After yesterday’s post on honesty (which, in retrospect, I probably should have divided into “not lying” and “being honest about who we are”) a friend posited this question that’s been on his mind: Is it ok to hold back a truth for a better moment to share it with someone?
This question, of course, shamed me into backpedaling on yesterday’s tribute to honesty in that it caused me to re-evaluate when we should hold back a little bit. This is not the first time I’ve given thought to holding back, since my nature is not to hold back and I have to be very intentional about it. These are times I bite my tongue:
When one of us is having a bad day
The day I fall in front of a group of people is not the same day to let a co-worker know that I would really like him to throw out the lego church projects that have been sitting on the radiator for four months. Something tells me I won’t use the right tone. Similarly, when a friend is stressed about law school applications maybe I should keep my perma-angst to myself.
When I am completely irrational
This is not the same as when I am moderately irrational, which is always. If whatever negative emotion I am going through is keeping me from seeing clearly, it is my responsibility to censor myself. If it is a positive emotion that keeps me from seeing clearly, I usually let ‘er rip.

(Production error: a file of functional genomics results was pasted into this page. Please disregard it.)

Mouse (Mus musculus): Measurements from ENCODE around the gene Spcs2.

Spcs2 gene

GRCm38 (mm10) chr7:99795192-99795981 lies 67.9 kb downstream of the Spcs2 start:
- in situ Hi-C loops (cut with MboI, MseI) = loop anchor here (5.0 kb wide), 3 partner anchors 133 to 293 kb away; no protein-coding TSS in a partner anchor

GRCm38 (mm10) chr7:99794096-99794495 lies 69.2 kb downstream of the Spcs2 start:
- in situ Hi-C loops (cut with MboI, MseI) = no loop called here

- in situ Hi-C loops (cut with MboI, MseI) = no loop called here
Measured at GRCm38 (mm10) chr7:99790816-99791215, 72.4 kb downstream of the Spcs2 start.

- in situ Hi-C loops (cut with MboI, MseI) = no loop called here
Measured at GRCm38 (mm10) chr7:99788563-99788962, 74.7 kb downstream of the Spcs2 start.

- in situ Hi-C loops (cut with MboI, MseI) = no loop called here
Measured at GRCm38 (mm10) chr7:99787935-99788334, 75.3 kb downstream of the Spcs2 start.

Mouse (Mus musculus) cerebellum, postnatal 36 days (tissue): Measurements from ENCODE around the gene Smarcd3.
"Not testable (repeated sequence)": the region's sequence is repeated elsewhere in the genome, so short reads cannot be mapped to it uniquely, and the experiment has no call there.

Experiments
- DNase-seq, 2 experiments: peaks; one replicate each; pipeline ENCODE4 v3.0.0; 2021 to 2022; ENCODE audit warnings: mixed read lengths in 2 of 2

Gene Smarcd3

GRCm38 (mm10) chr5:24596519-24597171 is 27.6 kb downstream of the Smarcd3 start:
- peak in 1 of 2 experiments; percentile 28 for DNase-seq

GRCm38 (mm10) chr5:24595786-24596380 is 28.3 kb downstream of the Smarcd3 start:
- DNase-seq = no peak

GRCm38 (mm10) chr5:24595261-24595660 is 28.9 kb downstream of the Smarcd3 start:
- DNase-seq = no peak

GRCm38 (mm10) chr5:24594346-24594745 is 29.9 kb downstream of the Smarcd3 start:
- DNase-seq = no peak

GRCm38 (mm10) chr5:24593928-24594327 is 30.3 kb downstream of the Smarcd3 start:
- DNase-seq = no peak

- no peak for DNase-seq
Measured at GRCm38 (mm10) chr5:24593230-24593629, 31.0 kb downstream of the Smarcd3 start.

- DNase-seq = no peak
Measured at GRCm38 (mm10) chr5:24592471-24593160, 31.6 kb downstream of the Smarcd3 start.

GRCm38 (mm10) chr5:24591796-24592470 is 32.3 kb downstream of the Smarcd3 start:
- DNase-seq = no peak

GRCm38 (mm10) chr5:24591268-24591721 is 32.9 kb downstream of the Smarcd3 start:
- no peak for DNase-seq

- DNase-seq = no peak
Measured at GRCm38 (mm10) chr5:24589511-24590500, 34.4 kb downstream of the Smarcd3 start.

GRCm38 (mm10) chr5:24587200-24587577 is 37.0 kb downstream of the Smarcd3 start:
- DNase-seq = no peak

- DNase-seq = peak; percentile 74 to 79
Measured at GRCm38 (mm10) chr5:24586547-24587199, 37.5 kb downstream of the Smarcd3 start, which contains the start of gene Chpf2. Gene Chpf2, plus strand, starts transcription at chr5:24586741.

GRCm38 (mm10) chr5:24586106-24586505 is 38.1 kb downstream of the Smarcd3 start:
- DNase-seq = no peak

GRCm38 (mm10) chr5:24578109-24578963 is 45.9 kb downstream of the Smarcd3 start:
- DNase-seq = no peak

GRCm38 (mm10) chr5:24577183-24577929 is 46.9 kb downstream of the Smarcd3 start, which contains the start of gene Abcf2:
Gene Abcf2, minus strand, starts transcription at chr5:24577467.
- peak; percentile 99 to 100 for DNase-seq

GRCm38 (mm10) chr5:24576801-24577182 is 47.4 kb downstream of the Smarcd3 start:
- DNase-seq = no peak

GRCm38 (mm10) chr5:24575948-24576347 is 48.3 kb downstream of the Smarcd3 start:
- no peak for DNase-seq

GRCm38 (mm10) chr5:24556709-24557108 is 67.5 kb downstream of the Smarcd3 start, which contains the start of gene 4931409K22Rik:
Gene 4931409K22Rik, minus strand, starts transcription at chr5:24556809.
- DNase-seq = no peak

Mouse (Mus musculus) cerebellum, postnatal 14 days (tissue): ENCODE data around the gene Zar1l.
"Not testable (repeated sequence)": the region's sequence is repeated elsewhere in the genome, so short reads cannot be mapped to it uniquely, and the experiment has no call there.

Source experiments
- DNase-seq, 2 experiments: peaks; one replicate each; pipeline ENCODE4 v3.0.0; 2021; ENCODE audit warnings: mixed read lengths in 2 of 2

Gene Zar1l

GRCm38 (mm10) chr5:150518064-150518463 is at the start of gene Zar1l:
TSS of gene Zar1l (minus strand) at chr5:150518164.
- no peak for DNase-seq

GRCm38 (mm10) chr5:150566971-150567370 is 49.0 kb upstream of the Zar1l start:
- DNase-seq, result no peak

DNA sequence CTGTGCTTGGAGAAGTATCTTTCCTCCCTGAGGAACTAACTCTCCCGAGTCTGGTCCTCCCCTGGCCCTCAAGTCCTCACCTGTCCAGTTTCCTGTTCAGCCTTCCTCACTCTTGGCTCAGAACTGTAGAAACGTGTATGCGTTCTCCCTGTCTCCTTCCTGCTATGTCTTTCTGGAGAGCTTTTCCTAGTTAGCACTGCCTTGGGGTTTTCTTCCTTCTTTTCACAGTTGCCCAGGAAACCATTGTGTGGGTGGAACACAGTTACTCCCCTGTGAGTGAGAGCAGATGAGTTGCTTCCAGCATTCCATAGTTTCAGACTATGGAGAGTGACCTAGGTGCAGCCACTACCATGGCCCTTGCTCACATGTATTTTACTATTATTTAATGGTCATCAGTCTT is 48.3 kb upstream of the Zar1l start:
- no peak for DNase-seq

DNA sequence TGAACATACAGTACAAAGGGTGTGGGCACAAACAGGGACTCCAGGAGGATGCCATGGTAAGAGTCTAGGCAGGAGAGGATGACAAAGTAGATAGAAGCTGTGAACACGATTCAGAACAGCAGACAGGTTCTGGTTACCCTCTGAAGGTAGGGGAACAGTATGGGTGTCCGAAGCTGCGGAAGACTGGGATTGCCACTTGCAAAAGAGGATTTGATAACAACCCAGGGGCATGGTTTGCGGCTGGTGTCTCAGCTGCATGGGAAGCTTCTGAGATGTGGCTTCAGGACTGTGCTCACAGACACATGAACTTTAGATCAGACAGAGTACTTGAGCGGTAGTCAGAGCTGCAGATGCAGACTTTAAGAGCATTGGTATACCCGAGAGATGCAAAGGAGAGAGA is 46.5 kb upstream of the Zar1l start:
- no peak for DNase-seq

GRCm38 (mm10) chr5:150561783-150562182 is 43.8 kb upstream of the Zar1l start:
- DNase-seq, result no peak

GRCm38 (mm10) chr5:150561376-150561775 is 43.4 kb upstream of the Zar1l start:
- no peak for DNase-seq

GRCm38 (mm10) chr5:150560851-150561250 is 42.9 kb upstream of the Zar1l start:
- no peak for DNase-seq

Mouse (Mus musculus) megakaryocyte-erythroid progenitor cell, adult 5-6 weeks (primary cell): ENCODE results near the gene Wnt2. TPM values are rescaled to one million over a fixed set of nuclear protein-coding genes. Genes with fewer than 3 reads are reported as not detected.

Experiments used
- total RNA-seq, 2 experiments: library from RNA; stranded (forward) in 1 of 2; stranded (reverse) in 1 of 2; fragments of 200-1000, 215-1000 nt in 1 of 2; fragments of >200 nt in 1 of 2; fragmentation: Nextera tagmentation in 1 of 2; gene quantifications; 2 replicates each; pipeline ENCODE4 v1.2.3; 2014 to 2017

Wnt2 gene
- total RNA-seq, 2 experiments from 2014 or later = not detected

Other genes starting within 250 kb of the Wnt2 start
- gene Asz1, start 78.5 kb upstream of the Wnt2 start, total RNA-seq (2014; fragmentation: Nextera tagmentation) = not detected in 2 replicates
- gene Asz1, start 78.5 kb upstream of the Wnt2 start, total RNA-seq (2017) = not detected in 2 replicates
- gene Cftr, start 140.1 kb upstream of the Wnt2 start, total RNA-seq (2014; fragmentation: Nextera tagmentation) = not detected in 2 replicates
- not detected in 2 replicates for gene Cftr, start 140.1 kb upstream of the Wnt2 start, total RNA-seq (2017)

When I can get my Ignatian on instead
“Love ought to show itself in deeds more than words”, and all that. If I can do something, maybe that’s better than saying it. Besides, then when I go too far I can always fall back on “I never said that!”
When who We are comes into conflict with who I am
The level of honesty to which I am accustomed may not jive with the type of honesty that a relationship can sustain. For example, I am closer with my mother than with any other person in the world. I can be myself with her and be honest with her. Despite this closeness, there are still things she doesn’t want to know, and sides of my personality that she doesn’t need to see.
Speaking of proximity/intimacy: I have learned the hard way those play a role too. I don’t really have a setting between stranger and friend, and I often meet people and realize that we are going to be The Best Friends in the Whole World. I am learning – slowly – that I do not need to tell my new friend that immediately upon meeting them.
The “We” changes from moment to moment. A group of my closest friends around a dinner table might be the same people at a faculty meeting, or a liturgy, or a panel discussion at the JFK Library. Blasting the room with my honesty in those varying situations would be met with reactions of similar variety.
None of these instances would cause me to lie, but they might cause me to hold back a little bit. That’s not deception but mercy.